Another Law Firm Seeks Help From The Champion Firm
In 2017, another law firm referred us a very serious injury case. The client sustained catastrophic injuries, including multiple broken bones, when a tractor-trailer ran her over while she was walking in a parking lot. The referring law firm had the case for nearly two years but was unable to get an offer from the insurance company. The insurance adjuster argued that there was no evidence that the truck driver was negligent, and in any event, they argued that our client was negligent in failing to get out of the way.
The Champion Firm Files a Lawsuit
The Champion Firm filed a lawsuit shortly after getting the case. We sued the truck driver, his employer, and the insurance company. While insurance companies generally are not proper parties to lawsuits, Georgia law allows an insurance company to be named as a defendant in cases against a motor carrier. The defendants responded to the lawsuit and denied all liability. While the insurance company had earlier denied that it had to pay because its driver was not negligent, it was now contending the exact opposite. Now, it argued that there was no insurance coverage because the truck driver intentionally ran over our client! This change in position was surprising, but it is not unusual for insurance companies to do whatever it takes to avoid paying a claim.
The Insurance Company Pays $1,000,000 to Settle
The truck driver who ran over our client was criminally charged with running her over shortly after it happened. Those charges were pending up until the time we got the case. The insurance company knew it. Everyone knew it. Yet they still took the absurd position that he was not even negligent and that our client was at fault. After we got the case, the criminal case went to trial and the truck driver was convicted of the charges related to the wreck. Based on this conviction, the insurance company told us there was no coverage because it was an intentional act. Many insurance policies contain exclusions for intentional acts.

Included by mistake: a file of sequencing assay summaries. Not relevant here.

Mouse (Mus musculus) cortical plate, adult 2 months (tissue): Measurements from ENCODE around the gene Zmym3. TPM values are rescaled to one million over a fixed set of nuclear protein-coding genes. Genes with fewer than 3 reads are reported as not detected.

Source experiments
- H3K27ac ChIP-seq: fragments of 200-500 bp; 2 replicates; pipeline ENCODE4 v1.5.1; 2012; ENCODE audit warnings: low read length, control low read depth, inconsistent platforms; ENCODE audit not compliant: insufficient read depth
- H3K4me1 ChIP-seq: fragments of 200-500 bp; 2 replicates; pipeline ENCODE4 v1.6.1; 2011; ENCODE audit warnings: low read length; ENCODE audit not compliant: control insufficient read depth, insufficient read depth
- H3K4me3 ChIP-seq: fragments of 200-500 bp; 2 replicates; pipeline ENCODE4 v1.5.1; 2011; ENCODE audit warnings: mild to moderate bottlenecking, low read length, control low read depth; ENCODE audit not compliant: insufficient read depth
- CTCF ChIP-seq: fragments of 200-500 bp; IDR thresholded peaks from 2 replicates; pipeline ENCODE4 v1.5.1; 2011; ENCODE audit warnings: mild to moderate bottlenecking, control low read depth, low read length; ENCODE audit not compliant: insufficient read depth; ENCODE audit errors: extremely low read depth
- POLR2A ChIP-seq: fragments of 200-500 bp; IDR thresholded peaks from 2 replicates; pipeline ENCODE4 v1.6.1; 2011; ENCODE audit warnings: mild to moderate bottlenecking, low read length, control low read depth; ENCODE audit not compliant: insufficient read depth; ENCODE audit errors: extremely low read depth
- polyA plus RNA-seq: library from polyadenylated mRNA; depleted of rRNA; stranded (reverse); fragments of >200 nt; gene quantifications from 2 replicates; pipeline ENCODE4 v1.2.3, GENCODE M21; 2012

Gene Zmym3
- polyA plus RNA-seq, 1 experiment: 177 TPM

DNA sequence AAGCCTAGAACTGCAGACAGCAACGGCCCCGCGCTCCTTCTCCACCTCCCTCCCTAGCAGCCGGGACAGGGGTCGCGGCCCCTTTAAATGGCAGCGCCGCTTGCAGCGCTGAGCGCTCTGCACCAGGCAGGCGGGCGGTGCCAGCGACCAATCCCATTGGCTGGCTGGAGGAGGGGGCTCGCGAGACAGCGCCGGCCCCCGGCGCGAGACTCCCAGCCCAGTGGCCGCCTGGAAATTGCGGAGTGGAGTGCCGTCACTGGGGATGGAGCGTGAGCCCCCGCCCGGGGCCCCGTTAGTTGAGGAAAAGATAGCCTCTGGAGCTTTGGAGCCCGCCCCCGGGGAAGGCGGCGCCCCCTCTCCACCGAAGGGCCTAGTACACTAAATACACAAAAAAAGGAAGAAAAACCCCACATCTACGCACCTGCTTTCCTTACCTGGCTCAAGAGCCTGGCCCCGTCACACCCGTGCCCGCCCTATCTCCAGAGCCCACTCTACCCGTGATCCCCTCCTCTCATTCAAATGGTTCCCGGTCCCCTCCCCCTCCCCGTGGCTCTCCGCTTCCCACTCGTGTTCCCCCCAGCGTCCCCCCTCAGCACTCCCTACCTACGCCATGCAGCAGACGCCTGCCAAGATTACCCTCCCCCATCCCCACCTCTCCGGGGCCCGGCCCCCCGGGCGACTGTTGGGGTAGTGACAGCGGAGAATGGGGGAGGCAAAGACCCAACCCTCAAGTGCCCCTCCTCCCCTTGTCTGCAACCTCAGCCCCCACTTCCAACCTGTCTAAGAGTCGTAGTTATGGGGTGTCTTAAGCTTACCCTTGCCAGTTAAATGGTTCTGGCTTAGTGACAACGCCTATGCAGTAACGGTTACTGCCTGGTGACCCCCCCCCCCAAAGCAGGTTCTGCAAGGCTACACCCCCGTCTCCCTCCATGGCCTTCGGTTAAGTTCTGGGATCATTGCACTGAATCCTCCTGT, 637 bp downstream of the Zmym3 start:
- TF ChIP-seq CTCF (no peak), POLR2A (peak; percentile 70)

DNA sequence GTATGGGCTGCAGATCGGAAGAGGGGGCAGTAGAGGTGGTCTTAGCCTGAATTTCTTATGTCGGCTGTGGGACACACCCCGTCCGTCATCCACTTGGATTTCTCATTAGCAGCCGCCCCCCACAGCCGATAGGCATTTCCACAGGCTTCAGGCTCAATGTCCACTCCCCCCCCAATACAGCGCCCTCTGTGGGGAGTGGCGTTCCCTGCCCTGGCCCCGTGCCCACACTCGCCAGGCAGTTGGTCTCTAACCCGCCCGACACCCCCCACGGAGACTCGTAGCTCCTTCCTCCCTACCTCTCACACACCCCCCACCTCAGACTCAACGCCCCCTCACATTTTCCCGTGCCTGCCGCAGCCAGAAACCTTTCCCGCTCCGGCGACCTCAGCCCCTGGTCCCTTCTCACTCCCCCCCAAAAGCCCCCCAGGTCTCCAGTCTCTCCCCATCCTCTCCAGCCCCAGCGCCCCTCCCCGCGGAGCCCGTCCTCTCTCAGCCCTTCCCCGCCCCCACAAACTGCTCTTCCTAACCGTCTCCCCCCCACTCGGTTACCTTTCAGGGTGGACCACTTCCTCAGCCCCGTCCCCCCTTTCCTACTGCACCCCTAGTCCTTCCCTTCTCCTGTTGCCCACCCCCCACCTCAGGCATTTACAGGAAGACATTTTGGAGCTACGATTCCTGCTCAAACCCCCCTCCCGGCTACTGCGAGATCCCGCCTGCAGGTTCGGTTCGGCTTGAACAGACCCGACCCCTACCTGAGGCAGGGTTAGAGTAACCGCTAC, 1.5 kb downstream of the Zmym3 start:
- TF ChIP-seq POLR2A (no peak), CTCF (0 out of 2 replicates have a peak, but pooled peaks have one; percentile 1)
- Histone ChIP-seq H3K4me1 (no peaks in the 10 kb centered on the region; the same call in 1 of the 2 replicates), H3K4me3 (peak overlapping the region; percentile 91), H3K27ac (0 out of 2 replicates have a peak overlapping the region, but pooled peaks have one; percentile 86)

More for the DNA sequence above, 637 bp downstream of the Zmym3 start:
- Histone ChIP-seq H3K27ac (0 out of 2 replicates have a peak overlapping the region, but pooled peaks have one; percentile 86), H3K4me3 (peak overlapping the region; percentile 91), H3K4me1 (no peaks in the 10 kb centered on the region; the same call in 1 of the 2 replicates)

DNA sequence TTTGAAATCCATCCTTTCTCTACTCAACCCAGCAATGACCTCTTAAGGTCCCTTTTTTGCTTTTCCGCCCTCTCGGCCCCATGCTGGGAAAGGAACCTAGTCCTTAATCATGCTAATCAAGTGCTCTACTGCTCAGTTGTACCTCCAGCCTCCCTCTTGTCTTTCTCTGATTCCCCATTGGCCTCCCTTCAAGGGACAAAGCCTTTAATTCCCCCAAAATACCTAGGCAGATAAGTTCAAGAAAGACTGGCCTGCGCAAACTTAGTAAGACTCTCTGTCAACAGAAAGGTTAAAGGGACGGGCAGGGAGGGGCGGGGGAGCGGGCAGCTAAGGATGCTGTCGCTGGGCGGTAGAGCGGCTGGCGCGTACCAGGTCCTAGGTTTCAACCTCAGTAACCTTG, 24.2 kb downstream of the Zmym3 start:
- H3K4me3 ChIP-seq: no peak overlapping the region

The problem for the insurance company was that it had not raised this argument earlier. Darl Champion sent the insurance company a detailed letter that explained why it had waived any argument about coverage. As in many states, Georgia law requires insurance companies who have a coverage defense to raise it or waive it. If an insurance company is aware of a defense to coverage and handles a claim without raising the defense, it cannot later argue that there is no coverage. The letter cited the case law in Georgia on this topic and demanded that the insurance company pay the full $1,000,000 in available insurance coverage.
Shortly before the deadline was set to expire, the insurance company accept our demand. The insurer agreed that it had waived its coverage arguments because it had not raised them earlier. As a result, it agreed to pay its full $1,000,000 in insurance coverage. If The Champion Firm had not made the waiver argument to the insurance company, it is likely that our client would have never recovered a dime. Instead, our client got a $1,000,000 settlement and the justice she deserved for what happened to her.